E-cigarette regulation inching closer
Nicotine patches or gum never appealed to him as the path to cessation. Then, at a friend’s suggestion, he tried one of the much-in-vogue electronic cigarettes, which are tobacco-free but allow users to inhale a vapor, usually containing nicotine.
Two months later, he and his fiancée consider themselves ex-smokers on the way to breaking free from nicotine altogether.
“It was really easy,” Templin said. “Whenever we had a craving, we’d have an e-cigarette.”
E-cigarettes find themselves under a cloud – enthusiastically embraced by some as a safer alternative to conventional cigarettes, while under fire from health officials who vehemently warn the unregulated products can make no scientifically valid safety claims.
The Food and Drug Administration is taking steps to regulate e-cigarettes, including banning their sale to those under the age of 18 and requiring makers to disclose ingredients.
“I can’t stress enough that there are a lot of unknowns and there isn’t enough scientific evidence” to prove the safety of e-cigarettes and similar devices, said Jeanne Prom, executive director of BreatheND.
Three recent studies cast doubt on the safety or effectiveness of e-cigarettes as alternatives to smoking, she said.
One published in the Journal of the American Medical Association found that e-cigarettes did not help smokers quit or reduce their use of conventional cigarettes.
Another study published in JAMA concluded that e-cigarettes did not discourage tobacco use, while the journal Nicotine and Tobacco Research suggest that some e-cigarettes yield formaldehyde, a known carcinogen, with their nicotine-laden vapor.
“Until they’re proven to be great, we’ll treat them with caution,” said Prom, who urges users or those considering e-cigarettes to do the same. She stressed that multiple proven smoking cessation methods are available, including over-the-counter options.
Templin, a Moorhead resident who smoked for nine years, has read news reports about health concerns regarding e-cigarettes. But his experience persuades him that their benefits outweigh possible risks as a safer alternative to conventional cigarettes.
“They are obviously a healthier alternative to analog cigarettes, and an excellent way to kick the habit,” he said. “It worked for me and my fiancée, and it was almost effortless.”
The nicotine potency of the e-cigarette “juice” that Templin uses has diminished dramatically, he said, as he weans himself. He also uses the device less often.
His fiancee, Linsey Kneisl, rarely uses hers, he said.
Inhaling the vapor is a lot like smoking a cigarette, which makes it an attractive substitute for someone trying to quit, Templin said.
“It’s just like smoking,” he said. “That helps.”
Others have embraced e-cigarettes as less bothersome than secondhand smoke.
Lindzee Morgan of Fargo is not an e-cigarette user, but persuaded her boyfriend, a smoker, to switch to the vapor-emitting alternative.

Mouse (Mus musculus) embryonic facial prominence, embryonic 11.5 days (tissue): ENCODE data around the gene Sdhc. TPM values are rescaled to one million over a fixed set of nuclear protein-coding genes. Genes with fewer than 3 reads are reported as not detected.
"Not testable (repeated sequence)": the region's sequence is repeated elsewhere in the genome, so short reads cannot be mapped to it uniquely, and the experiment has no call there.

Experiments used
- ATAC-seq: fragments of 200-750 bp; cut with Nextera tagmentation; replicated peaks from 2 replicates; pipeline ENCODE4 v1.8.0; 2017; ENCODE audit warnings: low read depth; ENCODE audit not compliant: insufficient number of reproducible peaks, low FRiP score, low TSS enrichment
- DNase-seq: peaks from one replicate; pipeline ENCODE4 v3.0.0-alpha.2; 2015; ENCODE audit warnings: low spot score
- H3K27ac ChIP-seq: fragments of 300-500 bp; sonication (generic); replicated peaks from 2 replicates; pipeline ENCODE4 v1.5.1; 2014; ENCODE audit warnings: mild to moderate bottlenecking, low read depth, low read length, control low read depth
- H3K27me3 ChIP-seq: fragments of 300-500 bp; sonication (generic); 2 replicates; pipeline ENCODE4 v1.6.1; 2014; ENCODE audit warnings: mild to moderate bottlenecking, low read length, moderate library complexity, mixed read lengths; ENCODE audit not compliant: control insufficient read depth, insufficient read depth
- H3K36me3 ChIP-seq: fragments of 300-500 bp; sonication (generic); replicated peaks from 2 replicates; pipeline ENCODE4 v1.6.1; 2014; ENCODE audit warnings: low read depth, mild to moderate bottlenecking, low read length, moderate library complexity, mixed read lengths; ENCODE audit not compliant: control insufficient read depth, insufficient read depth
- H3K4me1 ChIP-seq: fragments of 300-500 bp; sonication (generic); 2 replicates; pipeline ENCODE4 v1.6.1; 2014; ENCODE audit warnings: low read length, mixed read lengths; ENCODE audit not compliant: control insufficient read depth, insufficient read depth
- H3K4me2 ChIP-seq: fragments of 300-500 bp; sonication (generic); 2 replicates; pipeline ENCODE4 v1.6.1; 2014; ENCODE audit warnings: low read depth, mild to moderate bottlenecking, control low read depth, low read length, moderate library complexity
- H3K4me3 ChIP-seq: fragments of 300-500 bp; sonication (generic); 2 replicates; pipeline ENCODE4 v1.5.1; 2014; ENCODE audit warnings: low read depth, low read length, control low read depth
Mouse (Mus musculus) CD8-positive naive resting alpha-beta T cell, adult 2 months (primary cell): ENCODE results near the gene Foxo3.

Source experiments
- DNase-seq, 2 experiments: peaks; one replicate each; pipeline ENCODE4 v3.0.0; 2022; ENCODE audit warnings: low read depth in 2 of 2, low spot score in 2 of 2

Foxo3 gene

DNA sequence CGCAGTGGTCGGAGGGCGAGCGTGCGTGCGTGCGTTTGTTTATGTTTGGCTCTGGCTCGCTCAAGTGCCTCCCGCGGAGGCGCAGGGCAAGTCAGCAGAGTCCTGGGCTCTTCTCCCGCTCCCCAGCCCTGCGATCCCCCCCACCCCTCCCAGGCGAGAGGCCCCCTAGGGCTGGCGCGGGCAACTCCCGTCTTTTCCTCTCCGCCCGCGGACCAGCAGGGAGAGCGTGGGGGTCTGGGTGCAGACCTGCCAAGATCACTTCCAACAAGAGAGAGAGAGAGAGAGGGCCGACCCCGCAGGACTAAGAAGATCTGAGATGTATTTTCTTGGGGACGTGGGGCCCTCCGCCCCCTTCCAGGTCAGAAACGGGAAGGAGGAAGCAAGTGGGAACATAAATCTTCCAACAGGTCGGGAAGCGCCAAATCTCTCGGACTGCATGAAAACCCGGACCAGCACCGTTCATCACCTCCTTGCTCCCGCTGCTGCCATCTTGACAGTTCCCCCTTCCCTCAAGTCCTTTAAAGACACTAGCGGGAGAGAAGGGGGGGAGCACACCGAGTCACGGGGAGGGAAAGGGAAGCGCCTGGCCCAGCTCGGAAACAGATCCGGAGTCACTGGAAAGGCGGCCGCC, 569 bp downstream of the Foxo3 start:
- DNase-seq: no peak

“I hate cigarette smoke and having to be around it,” she said, “but now I don’t have to worry about it. The e-cigs don’t have a terrible smell and actually some of them smell quite pleasant.”
As for health effects, Morgan said she is much less concerned for herself and her boyfriend “even after reading the numerous articles out there.”
Because e-cigarettes are unregulated, consumers can’t be certain what they contain, regardless of what manufacturers list, said Holly Scott, tobacco prevention coordinator at Fargo Cass Public Health.
Although some e-cigarette juice is billed as nicotine-free, “What guarantee do you have as a consumer that there’s no nicotine?” she asked.
Darius Endres, co-owner of Sports Vape, a vendor of e-cigarettes and juice on South University Drive in Fargo, said regulation is inevitable, including banning the sale to minors and requiring ingredients to be listed.
North Dakota already includes e-cigarettes in its smoke-free law, which prohibits smoking in public buildings. A growing number of cities ban the sale of e-cigarettes or juice to those under 18 and require behind-the-counter sales.
“I am completely done with smoking, Enders said, adding that he uses only nicotine-free juice.
Sports Vape is one of a growing number of e-cigarette sellers in Fargo-Moorhead, reflecting the rapidly growing adoption of the smoking alternative.
Although at least a handful of specialty shops have opened, Scott said most e-cigarettes and juice probably are sold at gas stations and convenience stores, where they are commonly featured alongside tobacco products.
Both Prom and Scott worry that e-cigarettes, with their fruity flavor options and bright packaging, are being marketed to children.
The significant drop in prices also is of concern, said Prom, who noted that the cost of a “starter kit” when look-alike e-cigarettes first appeared on the market was $50 to $100.
Now a bottle of juice that can last a week costs $7, she said.
Anecdotally, both Scott and Prom have received reports that e-cigarettes are being used by schoolchildren around the state.
A check with school administrators in the Fargo, West Fargo, Moorhead and Northern Cass public school districts, however, indicates that no reports have reached the central school offices.
Moorhead has added e-cigarettes to its anti-tobacco policy, and Northern Cass will do so soon, according to school officials. Scott predicts that most school districts will follow.
The claims by e-cigarette proponents that they provide a safe alternative to tobacco echo earlier claims, including filtered and menthol cigarettes, Prom said. Studies later debunked those claims.
Meanwhile, e-cigarette backers say they have studies to show the safety of the products. Those on both sides of the debate agree that science has more work to do to settle the issue.
“We’re actually still probably rounding first base right now as far as the studies go,” Endres said.